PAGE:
Eating a More Alkaline Diet for Bone Health

2018-09-11T08:21:54+00:00May 30th, 2013|Bone Health, Healthy Aging, Vitality + Well-Being|

For several years, there has been discussion about the influence foods can have on the acid-alkaline balance (or pH level) of blood in the body and on health, especially bone health. The theory is that a diet consisting mostly of food metabolized to acids—such as protein, processed foods, and cereals—may increase the acidity of blood. To counteract this change in pH, alkaline calcium compounds may leach from bones making them weak and brittle.

Thus, the dietary advice would be to eat a diet high in alkaline-producing foods—such as fruits and vegetables, which are metabolized to alkaline bicarbonates—to maintain a healthy pH level and preserve bone mass and density.

To explore the ideas behind the alkaline-acid balance theory, let’s start by reviewing some science about bones: Bones are a dynamic type of dense connective tissue that is in a constant cycle of degradation and regeneration. There are many factors that stimulate the building and breakdown of bones including low intake of calcium and vitamin D, lack of physical activity, and some medications.

Another reason for bone breakdown is to regulate the acid-base balance of blood, which must be maintained within the narrow range of 7.35 and 7.45. Bones are the storage banks for calcium and the degradation of bone results in the release of calcium, which has alkaline, or acid-neutralizing, properties. In other words, when the pH of blood starts to decrease or become more acidic, calcium can assist in increasing the pH or making it more alkaline.

What the research says

A study published in the Journal of Clinical Endocrinology found that subjects who received an alkaline compound (bicarbonate) in an amount equivalent to nine servings of fruits and vegetables daily experienced lower levels of calcium lost in urine as well as loss of N-telopeptide, a marker for bone resorption (1). This finding supports the notion that following the alkaline diet decreases calcium loss through urine, thus preserving bone.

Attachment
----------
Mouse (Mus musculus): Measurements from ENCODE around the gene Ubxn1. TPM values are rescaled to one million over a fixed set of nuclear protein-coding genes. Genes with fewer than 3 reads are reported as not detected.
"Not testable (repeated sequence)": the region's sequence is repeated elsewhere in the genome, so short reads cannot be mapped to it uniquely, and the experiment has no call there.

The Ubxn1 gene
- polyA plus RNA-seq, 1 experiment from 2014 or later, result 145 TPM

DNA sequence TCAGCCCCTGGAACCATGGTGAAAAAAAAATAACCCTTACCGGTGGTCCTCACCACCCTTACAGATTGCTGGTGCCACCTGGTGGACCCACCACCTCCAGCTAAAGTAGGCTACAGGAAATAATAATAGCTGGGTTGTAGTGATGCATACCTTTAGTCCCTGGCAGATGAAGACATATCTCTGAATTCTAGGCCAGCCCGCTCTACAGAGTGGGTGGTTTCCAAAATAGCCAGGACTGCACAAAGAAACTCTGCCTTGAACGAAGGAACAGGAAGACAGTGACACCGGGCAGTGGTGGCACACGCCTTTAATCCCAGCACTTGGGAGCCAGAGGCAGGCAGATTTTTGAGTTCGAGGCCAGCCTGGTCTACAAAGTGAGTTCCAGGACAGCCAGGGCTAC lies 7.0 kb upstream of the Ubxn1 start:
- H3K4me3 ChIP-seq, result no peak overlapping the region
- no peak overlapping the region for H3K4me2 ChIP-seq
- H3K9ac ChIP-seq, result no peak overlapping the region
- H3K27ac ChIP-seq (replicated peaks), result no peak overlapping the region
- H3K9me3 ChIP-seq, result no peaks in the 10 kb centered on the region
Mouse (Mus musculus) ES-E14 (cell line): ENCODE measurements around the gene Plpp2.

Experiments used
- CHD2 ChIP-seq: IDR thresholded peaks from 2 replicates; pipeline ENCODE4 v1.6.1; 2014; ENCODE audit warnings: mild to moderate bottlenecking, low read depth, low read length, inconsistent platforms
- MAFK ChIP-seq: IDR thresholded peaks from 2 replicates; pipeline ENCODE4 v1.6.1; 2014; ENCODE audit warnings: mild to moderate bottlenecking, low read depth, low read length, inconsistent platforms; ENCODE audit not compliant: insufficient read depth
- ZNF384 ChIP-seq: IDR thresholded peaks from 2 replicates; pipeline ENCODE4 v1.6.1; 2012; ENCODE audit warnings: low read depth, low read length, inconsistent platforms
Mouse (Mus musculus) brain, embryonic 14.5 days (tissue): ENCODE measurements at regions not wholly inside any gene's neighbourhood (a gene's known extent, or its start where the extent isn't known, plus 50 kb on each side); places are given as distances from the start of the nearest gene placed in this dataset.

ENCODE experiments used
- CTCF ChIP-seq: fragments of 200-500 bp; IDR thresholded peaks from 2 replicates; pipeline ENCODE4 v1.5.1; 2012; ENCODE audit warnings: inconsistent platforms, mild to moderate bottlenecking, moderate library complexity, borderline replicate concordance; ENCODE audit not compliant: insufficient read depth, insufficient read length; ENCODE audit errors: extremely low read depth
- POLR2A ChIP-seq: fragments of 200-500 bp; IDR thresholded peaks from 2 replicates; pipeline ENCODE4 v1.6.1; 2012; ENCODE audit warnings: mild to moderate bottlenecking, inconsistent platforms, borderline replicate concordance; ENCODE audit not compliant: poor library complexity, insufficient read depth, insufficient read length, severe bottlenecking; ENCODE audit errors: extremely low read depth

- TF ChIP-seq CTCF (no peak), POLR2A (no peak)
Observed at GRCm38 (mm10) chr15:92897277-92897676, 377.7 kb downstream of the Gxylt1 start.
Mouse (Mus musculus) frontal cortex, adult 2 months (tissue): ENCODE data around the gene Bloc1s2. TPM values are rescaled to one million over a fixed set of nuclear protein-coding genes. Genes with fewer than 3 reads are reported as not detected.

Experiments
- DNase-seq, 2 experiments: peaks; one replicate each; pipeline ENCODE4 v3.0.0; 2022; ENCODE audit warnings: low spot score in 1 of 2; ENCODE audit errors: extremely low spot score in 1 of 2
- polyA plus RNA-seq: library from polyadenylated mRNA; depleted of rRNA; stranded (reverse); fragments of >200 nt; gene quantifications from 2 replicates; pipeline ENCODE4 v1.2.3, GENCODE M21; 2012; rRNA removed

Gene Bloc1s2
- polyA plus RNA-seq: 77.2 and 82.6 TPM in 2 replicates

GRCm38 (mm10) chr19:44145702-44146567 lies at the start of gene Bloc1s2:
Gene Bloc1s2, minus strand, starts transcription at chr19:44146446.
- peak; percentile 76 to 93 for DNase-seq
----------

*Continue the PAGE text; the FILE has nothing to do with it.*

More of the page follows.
Interestingly enough, other studies have shown that “acidic” high-protein diets, especially those comprised of dairy protein, actually have beneficial effects on bone mineral density (2-4). One study published in the Journal of Clinical Endocrinology and Metabolism concluded that diets higher in dairy protein in premenopausal women favorably affected important bone health markers (4). Another goes on to say that milk and dairy products, although considered acidic, neither produce acid upon metabolism nor cause a change in the acid-base balance of the body (5).

What’s the take-home message? While the science may have some conflicts, it is important to note that a diet high in fruits and vegetables is a safe and easy way to support bone health as well as other aspects of health. Additionally, diets higher in protein, especially dairy protein, are beneficial for maintaining bone health.

Alkaline-acid balance with Isagenix

By including IsaLean Shake and a combination of fruits and vegetables into your diet, it is possible to follow an acid-base balanced diet with Isagenix. Additionally, Isagenix products contain minerals like calcium, phosphorous, and boron as well as vitamins D and K2, which are all important for bone health.

It is also important to clarify that the content of a food doesn’t determine whether it is acid- or alkaline- producing in the body. For example, some foods (such as eggs) are alkaline in nature, yet acid-producing. Likewise, some acidic foods (such as citrus) are alkaline-producing. This is the reason why foods containing citric acid—such as Ionix Supreme and Cleanse for Life—are actually characterized as alkaline-producing.

For total nutrition that targets all aspects of bone health, look no further than Isagenix.

References

1.     Ceglia L, Harris SS, Abrams SA, Rasmussen HM, Dallal GE, Dawson-Hughes B. Potassium bicarbonate attenuates the urinary nitrogen excretion that accompanies an increase in dietary protein and may promote calcium absorption. J Clin Endocrinol Metab 2009;94:645-53.

2.     Darling AL, Millward DJ, Torgerson DJ, Hewitt CE, Lanham-New SA. Dietary protein and bone health: a systematic review and meta-analysis. Am J Clin Nutr 2009;90:1674-92.

3.     Fenton TR, Lyon AW, Eliasziw M, Tough SC, Hanley DA. Phosphate decreases urine calcium and increases calcium balance: a meta-analysis of the osteoporosis acid-ash diet hypothesis. Nutr J 2009;8:41.

4.     Josse AR, Atkinson SA, Tarnopolsky MA, Phillips SM. Diets higher in dairy foods and dietary protein support bone health during diet- and exercise-induced weight loss in overweight and obese premenopausal women. J Clin Endocrinol Metab 2012;97:251-60.

5.     Fenton TR, Lyon AW. Milk and acid-base balance: proposed hypothesis versus scientific evidence. J Am Coll Nutr 2011;30:471S-5S.